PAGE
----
This means that when we place our faith in Jesus, receiving his death and resurrection as being for us, personally, we receive the righteousness of Jesus by faith. So when God looks on people of faith, he sees only the righteousness – the goodness – of Jesus.
That’s why we can bear the fruit of the Holy Spirit – a fruit that includes goodness. It’s not something that comes from within us; it’s something that is borne through us by God the Holy Spirit, who lives in all followers of Jesus.
And for that, on this Thanksgiving weekend here in Canada, we can be thankful.
There’s a meme floating around social media that has grown more popular through COVID times. One variant of it says this: “Everyone you meet is fighting a battle you know nothing about. Always be kind.”
Another says this: “In a world where you can be anything, be kind.”
Very warm and fuzzy indeed. But what does it mean to be kind?
The dictionary refers to it as the quality of being friendly, generous and considerate. Fair enough. But when we remember that one of the fruit of the Spirit is kindness, that kicks it up a notch for followers of Jesus.
Anybody can be friendly, generous or considerate when they need to be, or want to be.
Followers of Jesus, who have the Holy Spirit living in them, are called to bear the fruit of kindness, which is on an entirely different level. Consider what the apostle Paul wrote: “Get rid of all bitterness, rage, anger, harsh words, and slander, as well as all types of evil behavior. Instead, be kind to each other, tender-hearted, forgiving one another, just as God through Christ has forgiven you” (Ephesians 4.31-32, NLT).
See what I mean?
Being kind means more than being nice. There’s stuff to get rid of and stuff to appropriate. Paul suggests that being kind involves being tender-hearted, and forgiving other people in the same way Jesus forgave you.
Now there’s a challenge.
The good news is you can do it, because if you follow Jesus, you have his Spirit in you, and his Spirit enables you to be able to forgive in his way as part of being kind.
Are you harbouring a grudge against anyone? Today’s the day to let go and forgive.
That doesn’t mean what the other person did was right. It doesn’t mean you will forget. But it means you can release whatever was wrong into the merciful care of God, without taking it back.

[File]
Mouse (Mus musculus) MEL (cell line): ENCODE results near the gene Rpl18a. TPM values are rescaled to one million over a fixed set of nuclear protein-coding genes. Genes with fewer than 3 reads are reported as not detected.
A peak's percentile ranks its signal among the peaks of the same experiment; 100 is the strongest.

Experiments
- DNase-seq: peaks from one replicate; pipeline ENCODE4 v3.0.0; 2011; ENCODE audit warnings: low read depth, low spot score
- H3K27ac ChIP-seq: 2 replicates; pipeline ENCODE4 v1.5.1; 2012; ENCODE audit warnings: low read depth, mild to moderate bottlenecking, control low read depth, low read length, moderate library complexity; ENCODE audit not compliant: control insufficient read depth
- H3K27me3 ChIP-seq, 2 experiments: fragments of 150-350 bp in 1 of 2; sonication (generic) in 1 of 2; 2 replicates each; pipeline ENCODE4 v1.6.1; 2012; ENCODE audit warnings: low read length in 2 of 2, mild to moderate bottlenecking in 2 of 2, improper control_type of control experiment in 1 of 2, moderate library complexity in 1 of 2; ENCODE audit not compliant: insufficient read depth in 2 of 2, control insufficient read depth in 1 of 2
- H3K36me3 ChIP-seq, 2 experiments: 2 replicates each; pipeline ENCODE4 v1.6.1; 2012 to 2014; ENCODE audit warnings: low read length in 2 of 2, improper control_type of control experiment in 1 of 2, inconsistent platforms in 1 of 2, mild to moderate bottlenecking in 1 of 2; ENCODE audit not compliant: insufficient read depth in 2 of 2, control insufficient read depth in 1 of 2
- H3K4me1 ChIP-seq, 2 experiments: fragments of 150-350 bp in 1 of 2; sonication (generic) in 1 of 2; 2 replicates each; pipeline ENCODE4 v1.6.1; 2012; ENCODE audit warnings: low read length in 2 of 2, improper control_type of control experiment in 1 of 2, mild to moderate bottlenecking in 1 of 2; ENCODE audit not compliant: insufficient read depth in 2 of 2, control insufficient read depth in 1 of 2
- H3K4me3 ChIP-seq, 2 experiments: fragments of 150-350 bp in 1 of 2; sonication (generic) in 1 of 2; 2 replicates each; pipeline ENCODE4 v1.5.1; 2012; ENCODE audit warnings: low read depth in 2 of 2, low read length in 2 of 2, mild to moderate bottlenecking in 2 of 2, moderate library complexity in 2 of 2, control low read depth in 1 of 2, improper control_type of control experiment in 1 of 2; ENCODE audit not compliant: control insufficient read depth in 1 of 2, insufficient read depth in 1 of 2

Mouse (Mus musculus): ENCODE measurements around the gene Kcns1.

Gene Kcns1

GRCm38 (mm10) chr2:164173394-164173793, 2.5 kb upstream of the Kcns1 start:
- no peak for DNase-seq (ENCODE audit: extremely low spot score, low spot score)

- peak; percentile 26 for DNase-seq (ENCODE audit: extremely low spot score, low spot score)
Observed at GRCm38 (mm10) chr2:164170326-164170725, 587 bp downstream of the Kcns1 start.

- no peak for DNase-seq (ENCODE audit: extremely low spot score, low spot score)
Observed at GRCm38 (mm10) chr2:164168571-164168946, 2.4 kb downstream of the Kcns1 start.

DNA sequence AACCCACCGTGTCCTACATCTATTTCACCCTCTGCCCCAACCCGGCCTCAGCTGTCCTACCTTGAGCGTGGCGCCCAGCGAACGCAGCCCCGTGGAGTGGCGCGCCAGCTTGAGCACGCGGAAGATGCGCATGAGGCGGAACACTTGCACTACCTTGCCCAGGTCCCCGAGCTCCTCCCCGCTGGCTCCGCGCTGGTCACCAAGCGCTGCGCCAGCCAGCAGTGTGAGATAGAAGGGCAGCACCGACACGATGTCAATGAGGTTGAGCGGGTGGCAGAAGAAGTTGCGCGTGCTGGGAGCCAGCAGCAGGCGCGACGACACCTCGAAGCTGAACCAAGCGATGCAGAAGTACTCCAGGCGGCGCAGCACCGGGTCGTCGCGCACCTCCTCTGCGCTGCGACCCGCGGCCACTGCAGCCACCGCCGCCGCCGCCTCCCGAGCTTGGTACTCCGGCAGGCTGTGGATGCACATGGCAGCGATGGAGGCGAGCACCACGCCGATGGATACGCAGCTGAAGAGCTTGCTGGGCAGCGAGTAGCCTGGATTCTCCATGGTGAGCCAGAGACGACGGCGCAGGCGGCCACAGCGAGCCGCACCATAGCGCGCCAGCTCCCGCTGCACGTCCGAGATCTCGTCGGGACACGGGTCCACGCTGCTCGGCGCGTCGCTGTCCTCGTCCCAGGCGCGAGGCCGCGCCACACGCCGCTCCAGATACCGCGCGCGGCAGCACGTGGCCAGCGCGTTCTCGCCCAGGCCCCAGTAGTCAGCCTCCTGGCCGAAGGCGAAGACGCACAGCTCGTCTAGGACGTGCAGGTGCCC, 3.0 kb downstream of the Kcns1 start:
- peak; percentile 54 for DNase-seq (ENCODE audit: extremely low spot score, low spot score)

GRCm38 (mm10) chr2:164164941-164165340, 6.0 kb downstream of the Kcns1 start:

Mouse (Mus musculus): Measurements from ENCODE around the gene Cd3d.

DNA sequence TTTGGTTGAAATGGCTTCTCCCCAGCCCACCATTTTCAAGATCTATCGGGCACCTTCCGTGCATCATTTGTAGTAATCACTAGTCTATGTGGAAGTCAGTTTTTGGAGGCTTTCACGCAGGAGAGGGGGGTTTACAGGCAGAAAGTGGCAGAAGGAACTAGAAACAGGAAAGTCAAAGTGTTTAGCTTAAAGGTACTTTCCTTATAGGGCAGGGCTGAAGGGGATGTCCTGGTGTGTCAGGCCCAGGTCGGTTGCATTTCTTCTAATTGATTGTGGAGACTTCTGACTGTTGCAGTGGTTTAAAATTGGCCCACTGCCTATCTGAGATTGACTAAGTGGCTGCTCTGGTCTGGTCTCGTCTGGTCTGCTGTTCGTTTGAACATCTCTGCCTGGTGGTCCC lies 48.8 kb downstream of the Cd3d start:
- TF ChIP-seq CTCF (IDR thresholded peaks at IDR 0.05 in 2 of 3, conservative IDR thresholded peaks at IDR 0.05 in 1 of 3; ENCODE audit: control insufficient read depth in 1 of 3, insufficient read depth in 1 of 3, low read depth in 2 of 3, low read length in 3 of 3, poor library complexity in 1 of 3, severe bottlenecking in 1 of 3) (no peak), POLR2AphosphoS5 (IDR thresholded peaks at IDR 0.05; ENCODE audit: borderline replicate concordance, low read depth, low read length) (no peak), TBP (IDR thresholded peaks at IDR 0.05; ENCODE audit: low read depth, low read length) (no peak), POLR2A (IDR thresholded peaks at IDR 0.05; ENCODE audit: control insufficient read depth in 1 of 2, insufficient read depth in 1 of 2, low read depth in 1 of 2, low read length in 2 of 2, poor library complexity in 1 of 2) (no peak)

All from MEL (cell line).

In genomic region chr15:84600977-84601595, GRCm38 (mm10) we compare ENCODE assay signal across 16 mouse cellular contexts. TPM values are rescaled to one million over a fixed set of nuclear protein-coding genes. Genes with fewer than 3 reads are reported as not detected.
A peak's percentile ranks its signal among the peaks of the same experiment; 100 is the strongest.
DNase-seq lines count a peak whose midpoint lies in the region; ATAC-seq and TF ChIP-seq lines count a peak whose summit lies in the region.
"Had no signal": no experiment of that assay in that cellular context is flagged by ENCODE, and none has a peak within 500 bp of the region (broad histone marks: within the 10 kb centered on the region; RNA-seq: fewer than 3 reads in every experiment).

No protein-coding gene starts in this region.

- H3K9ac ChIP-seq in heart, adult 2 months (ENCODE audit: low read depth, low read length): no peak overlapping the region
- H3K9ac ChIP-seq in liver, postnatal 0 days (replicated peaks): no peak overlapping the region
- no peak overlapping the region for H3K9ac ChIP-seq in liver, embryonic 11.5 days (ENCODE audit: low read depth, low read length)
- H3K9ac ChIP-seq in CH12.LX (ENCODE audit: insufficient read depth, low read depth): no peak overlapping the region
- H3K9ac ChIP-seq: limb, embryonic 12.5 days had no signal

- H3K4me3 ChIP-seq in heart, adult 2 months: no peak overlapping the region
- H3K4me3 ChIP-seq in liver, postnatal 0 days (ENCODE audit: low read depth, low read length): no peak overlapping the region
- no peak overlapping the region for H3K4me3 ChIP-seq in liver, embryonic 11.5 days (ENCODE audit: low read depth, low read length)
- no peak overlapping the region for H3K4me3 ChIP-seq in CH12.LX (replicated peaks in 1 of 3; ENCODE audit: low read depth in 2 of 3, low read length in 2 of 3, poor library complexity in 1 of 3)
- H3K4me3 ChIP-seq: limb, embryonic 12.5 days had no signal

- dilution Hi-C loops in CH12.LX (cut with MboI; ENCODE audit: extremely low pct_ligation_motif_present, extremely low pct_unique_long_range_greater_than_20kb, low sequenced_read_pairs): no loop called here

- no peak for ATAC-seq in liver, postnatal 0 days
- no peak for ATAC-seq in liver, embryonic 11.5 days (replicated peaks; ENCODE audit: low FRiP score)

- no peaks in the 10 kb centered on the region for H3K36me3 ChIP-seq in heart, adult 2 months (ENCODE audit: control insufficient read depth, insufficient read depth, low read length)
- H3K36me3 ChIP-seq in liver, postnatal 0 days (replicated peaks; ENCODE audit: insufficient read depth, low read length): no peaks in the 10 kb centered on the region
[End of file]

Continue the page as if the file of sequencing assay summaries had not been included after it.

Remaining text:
You can do it. If you follow Jesus, his empowering Spirit will help you.
Whoops! Forgot to post this on Friday!
You want to have a big party, but you can’t right now because it’s not safe to do so.
You’d like to cross the US border and do some shopping, but the border’s closed.
You have had it up to here with electronic meetings and online school.
Your patience is running thin, six months into the pandemic.
Well, join the club!
As a society, we have been so used to having the freedom to do certain things that when that freedom is (temporarily, we hope) removed, our patience is tested.
As followers of Jesus, people who have the Holy Spirit living in us, we are called to bear the fruit of the Spirit. But there are two of them that are wildly unpopular and often in short supply, even among the people of God. One of them is patience.
Even though there are many circumstances working against us right now, we need patience and we need to ask the Lord to give us more patience. Often, though, we forget to ask!
The Bible is replete with stories of people who had patience in the midst of trying circumstances:
Abraham and Sarah were promised a child, and they were in their eighties before Isaac came along.
Joseph was tormented by his brothers, sold into slavery, and had to rise up in the ranks of Egyptian officials before he could help to redeem his people.
Job lost everything he had, but never cursed God.
If those stories aren’t enough to make us want to ask God for patience, we can remember how patient God has been with his people over the course of time – even you and me!